Warning: There are spoilers and rumors in the body of today's article.
On Tuesday’s General Hospital it was the day of Emily's funeral, and just about every resident of Port Charles prepared to attend. What saddened me the most was watching the continual dissolution of the Quartermaines, a family that has been a cornerstone of the show's make up since its heyday in the '80s.
One by one, members of this family have been picked off or moved out of town. All that remains are Edward, Monica, and Tracy – characters we normally see only on rare occasions. It's hard to count Jason among them, as he has separated himself from the family, and has now been disowned by Monica for his perceived role in Emily's demise.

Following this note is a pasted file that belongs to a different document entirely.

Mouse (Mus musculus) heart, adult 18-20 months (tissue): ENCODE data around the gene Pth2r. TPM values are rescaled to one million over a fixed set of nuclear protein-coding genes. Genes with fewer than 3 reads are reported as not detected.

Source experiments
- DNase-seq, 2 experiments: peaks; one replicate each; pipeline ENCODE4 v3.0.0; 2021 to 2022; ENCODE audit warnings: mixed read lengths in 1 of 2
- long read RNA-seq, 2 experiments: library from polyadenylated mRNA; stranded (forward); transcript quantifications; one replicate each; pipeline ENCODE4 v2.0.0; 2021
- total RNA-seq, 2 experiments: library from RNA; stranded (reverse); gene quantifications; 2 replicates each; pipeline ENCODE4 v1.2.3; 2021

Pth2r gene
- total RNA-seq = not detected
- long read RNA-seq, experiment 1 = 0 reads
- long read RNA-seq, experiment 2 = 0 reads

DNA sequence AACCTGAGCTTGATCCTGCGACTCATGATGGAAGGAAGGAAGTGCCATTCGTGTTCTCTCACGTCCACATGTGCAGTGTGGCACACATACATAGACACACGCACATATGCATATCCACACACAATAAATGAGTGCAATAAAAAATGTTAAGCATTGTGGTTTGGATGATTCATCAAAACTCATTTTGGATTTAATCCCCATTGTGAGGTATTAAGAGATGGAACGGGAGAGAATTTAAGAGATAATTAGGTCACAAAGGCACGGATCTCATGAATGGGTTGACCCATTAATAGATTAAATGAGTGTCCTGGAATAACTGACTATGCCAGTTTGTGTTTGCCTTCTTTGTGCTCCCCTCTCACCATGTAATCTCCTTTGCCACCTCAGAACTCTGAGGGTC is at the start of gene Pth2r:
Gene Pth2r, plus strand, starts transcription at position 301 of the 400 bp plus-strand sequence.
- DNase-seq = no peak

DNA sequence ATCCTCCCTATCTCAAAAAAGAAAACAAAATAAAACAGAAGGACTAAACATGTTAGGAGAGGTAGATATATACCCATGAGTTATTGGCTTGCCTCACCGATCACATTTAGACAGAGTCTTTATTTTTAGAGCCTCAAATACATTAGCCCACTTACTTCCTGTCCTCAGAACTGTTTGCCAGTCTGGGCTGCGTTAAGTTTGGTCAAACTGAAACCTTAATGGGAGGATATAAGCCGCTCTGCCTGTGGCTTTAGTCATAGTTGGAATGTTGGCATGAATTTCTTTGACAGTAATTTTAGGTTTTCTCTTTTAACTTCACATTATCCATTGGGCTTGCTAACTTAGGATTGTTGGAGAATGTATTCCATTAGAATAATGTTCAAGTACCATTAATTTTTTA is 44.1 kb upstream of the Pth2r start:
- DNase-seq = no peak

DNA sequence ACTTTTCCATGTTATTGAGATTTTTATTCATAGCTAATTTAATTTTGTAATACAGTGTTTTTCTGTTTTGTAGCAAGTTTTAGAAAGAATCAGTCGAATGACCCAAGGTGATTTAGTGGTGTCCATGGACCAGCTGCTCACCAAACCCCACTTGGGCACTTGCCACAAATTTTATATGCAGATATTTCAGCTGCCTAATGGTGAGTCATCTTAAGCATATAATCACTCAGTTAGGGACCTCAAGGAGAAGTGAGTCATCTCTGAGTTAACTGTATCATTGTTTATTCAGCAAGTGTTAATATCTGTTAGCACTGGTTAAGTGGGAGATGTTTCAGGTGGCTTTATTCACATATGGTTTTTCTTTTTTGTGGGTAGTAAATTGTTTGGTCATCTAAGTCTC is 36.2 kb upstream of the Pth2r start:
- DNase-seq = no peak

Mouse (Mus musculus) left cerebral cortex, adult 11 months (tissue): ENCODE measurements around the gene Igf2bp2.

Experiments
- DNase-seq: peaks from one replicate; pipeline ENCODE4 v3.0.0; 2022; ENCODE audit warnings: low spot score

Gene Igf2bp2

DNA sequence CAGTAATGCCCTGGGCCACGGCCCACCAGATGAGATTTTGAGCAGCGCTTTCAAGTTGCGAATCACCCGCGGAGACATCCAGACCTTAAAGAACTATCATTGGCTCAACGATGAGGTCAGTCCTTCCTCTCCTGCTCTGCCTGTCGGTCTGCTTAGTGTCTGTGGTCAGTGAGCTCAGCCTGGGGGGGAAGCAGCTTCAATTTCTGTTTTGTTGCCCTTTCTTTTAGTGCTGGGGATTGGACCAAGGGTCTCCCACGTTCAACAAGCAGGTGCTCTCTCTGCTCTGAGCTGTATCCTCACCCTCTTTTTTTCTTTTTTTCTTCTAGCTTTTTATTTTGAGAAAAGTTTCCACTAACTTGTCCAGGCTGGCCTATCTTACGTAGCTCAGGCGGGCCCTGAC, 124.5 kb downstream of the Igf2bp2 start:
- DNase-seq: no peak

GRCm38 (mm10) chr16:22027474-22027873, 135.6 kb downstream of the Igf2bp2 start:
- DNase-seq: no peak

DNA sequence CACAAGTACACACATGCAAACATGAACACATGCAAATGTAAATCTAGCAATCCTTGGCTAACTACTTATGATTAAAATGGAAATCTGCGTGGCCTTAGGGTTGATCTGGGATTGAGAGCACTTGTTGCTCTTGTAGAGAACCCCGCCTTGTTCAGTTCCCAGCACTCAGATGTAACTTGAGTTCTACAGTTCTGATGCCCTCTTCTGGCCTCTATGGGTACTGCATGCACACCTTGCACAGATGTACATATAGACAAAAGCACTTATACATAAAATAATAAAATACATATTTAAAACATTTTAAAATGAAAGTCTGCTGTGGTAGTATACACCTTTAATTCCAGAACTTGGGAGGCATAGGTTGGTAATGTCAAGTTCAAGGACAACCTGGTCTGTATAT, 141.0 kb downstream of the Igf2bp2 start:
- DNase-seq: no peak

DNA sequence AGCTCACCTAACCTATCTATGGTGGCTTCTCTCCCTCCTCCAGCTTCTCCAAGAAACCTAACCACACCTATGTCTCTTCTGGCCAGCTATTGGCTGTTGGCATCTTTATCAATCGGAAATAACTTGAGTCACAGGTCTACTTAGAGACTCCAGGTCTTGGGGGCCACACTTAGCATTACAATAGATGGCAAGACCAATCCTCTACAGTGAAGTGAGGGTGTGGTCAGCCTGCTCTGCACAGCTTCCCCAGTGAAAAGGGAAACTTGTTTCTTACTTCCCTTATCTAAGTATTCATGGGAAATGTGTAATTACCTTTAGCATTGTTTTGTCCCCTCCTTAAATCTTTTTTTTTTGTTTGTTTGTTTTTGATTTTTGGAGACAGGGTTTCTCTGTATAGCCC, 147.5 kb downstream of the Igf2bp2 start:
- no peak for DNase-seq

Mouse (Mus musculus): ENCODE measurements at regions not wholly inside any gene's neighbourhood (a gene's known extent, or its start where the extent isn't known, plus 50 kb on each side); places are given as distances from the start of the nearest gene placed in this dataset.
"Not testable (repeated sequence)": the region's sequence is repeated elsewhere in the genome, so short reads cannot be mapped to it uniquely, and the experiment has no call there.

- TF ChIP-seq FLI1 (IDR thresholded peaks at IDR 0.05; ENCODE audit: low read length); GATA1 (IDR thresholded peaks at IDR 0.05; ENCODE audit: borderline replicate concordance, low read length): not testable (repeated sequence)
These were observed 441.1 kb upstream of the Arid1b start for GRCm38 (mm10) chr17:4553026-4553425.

Many think the end of soap operas on television is inevitable. None enjoy the ratings success they did twenty years ago, and most struggle to do the best they can with their small budgets. I think they are salvageable, but I doubt those in charge will do what needs to be done to fix them – remember what made viewers tune in to begin with.
The people who watch soaps do so because they want to follow familiar characters through long-term storylines. They aren't necessarily interested in stories that can be tied up in neat little bows during the span of thirty to sixty minutes. They want to watch them go through the ups and downs of their lives. These characters become like friends. We laugh through their joyous times and cry at their funerals.
I'm aware that Robert Guza has been quoted in every soap magazine out there saying, "All is not what it seems," and, "This will have the most romantic ending we've ever done." Some are saying the death is another ruse perpetuated by Helena Cassadine and the role will be recast in the spring and Emily will return to her Prince (possibly with a baby in tow), but the way storylines get rehashed and reused is the subject for another rant.